Text: Emily Bei Cheng | Photos: Emily Bei Cheng & Andy Wong

White Mountain

There are a dozen mountains in my home state of California that are over 14,000 feet tall. We call them "14ers" colloquially. Over the past few years of mountaineering, one by one I've climbed to the top of each summit: Mount Whitney, Thunderbolt Peak, Mount Shasta, Mount Tyndall, North Palisade, Split Mountain, and more ... there was only one mountain left: White Mountain. Of the list, White Mountain is thought of as the easiest 14er to summit, but there was a reason I was saving it for last. It's the only 14er in California that you can ride a bike to summit.

Last month I hatched plans with my friend Andy to ride to the summit of White Mountain, topping off at 14,252 feet. We drove 6 hours from San Francisco to the small town of Bishop, only to find out there was a 30% chance of thunderstorms the next day. The next morning at dawn, we ate our breakfast in nervous anticipation, gazing up at a sky that had started to glow brighter and brighter with shades of pink and deep red lighting up a ceiling of clouds.

"I think red skies are bad news ... how does that old saying go?" Andy asks me, trying to recall the adage. We look it up:

Red sky at night sailor's delight. Red sky in morning, sailor's warning.

A red sky indicates that the atmosphere is loaded with moisture particles. The color red dominates because red wavelengths are the longest on the color spectrum and they are able to make it through to our eyes, while shorter wavelengths, like blue, are likely to hit particles and be scattered before reaching us. As such, a fiery red morning sky may be a warning for wet skies and impending rain.

The Start

Now that the science lesson is done, let's get back to cycling. It started to rain lightly as we reached the start of the route at the Ancient Bristlecone Pine Forest Visitor Center. The route would be just over 45 miles with over 8,800 feet of elevation gain with several steep pitches, something I'd greatly prefer to do dry. But when the rain didn't cease, I threw on my rain jacket, hoisted my Marshall off the rooftop bike rack, and decided it was now or never...

The storm clouds around us made for a photographer's delight as we pedaled for a few hours, White Mountain yet in sight. A rainbow hinted at rainfall in the distance. I was relieved we hadn't seen any lighting because there were few places to seek protection in this barren alpine tundra biome.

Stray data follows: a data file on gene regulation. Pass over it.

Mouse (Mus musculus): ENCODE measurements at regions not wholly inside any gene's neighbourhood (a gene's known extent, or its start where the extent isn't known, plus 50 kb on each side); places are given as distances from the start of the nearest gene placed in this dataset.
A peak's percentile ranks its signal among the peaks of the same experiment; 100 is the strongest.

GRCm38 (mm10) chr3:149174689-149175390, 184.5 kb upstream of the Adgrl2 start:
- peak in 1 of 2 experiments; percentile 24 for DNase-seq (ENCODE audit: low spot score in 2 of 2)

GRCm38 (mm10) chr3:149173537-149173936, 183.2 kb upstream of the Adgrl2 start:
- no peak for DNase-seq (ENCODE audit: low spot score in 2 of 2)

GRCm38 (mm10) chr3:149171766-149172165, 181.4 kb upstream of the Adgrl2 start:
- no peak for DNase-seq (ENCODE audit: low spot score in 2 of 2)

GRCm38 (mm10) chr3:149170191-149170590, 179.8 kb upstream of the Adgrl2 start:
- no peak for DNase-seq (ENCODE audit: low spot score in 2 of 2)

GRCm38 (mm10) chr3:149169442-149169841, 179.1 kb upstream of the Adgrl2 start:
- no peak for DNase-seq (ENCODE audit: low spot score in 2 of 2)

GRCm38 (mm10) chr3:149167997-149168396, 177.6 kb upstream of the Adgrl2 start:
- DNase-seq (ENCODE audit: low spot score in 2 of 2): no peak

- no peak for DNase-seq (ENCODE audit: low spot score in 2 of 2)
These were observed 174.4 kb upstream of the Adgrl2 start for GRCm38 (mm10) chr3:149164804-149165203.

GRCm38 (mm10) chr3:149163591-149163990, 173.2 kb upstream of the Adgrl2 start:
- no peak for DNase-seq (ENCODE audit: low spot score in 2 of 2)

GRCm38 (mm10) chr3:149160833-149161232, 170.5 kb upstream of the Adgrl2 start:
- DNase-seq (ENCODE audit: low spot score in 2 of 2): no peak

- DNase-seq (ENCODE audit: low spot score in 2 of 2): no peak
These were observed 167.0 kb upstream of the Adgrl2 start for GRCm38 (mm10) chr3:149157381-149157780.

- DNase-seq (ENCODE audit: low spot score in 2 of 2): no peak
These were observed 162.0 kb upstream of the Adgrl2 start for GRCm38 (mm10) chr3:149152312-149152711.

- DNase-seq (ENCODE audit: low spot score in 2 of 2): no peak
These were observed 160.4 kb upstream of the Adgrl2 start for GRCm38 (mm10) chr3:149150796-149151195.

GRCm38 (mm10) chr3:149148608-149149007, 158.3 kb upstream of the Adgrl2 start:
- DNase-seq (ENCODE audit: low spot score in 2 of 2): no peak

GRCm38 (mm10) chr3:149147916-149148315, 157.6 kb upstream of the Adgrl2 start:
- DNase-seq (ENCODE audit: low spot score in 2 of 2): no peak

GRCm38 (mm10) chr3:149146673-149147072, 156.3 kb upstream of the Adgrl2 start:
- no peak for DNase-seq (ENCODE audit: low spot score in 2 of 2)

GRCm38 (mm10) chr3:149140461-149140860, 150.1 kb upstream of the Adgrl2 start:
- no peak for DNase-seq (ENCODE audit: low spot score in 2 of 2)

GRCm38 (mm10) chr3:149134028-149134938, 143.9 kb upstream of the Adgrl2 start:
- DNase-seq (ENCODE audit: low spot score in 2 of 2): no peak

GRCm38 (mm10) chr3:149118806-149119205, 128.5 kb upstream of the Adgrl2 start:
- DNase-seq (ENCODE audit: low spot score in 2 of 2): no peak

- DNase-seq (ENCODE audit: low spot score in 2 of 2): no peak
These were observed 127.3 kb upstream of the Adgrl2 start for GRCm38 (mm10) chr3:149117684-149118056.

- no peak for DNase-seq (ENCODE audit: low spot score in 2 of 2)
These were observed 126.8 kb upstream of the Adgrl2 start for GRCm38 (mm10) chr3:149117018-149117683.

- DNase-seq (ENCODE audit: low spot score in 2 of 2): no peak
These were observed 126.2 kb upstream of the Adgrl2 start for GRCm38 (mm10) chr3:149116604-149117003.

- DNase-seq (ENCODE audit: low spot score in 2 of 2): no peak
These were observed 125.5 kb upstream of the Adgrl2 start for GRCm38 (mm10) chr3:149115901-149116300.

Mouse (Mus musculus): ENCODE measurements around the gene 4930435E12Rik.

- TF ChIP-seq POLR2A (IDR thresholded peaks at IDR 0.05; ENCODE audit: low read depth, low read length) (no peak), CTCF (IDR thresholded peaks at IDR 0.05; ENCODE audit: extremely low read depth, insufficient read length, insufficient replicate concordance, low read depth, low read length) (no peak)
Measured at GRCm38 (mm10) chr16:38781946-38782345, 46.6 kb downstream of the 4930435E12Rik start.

We eventually reached Barcroft Station, a research station built at 12,470 feet to study the physiological effects of altitude to the peak. Indeed, we were really feeling the effects of altitude at this point. My bike was loaded with a bikepacking seat pack, frame bag, and handlebar bag to carry all the gear, food, and water I'd need for this ride, so every pedal stroke felt especially effortful. The air was thin and my heart rate was through the roof.


We left our bikes behind for the final 500 feet as the trail got progressively chunkier, opting to slowly hike up, clamber over rocks and boulders, and dodge patches of snow. It was a slog to the top, and I felt joy mixed with relief to have made it to the summit. I had thought White Mountain would be straightforward, but the weather forecast shook everything up. It shows that anything goes out here.

Eventful Descent

The descent was a blast, but it wasn't all downhill. There was still 2,500 feet of climbing on the return, which doesn't sound like much on a normal mountain bike ride, but felt torturous after a long day at altitude. And that's when things started going downhill metaphorically ... as we tackled the climbs on the return, dusk turned into night. Suddenly, as if stepping through an invisible barrier into a new world, there was lightning striking all around us. I was appalled. This was not in the forecast and this was exactly where I didn't want to be in a thunderstorm: outdoors and exposed, far from any shelter. Lightning flashed every few minutes in the distance and my heart raced faster than it did on the ascent to the summit. It was only until we finally reached the car that I could take a deep breath and recenter myself. I was shaken, but all the more grateful we made it down to safety.

I knew tomorrow though, I'd wake up and be excited to do it all over again (but without the lightning part). That's the beauty and the curse of type 2 fun. By the next day the memories of suffering have lost their intensity, and what you're left with are the positive memories of the beauty and adventure of it all.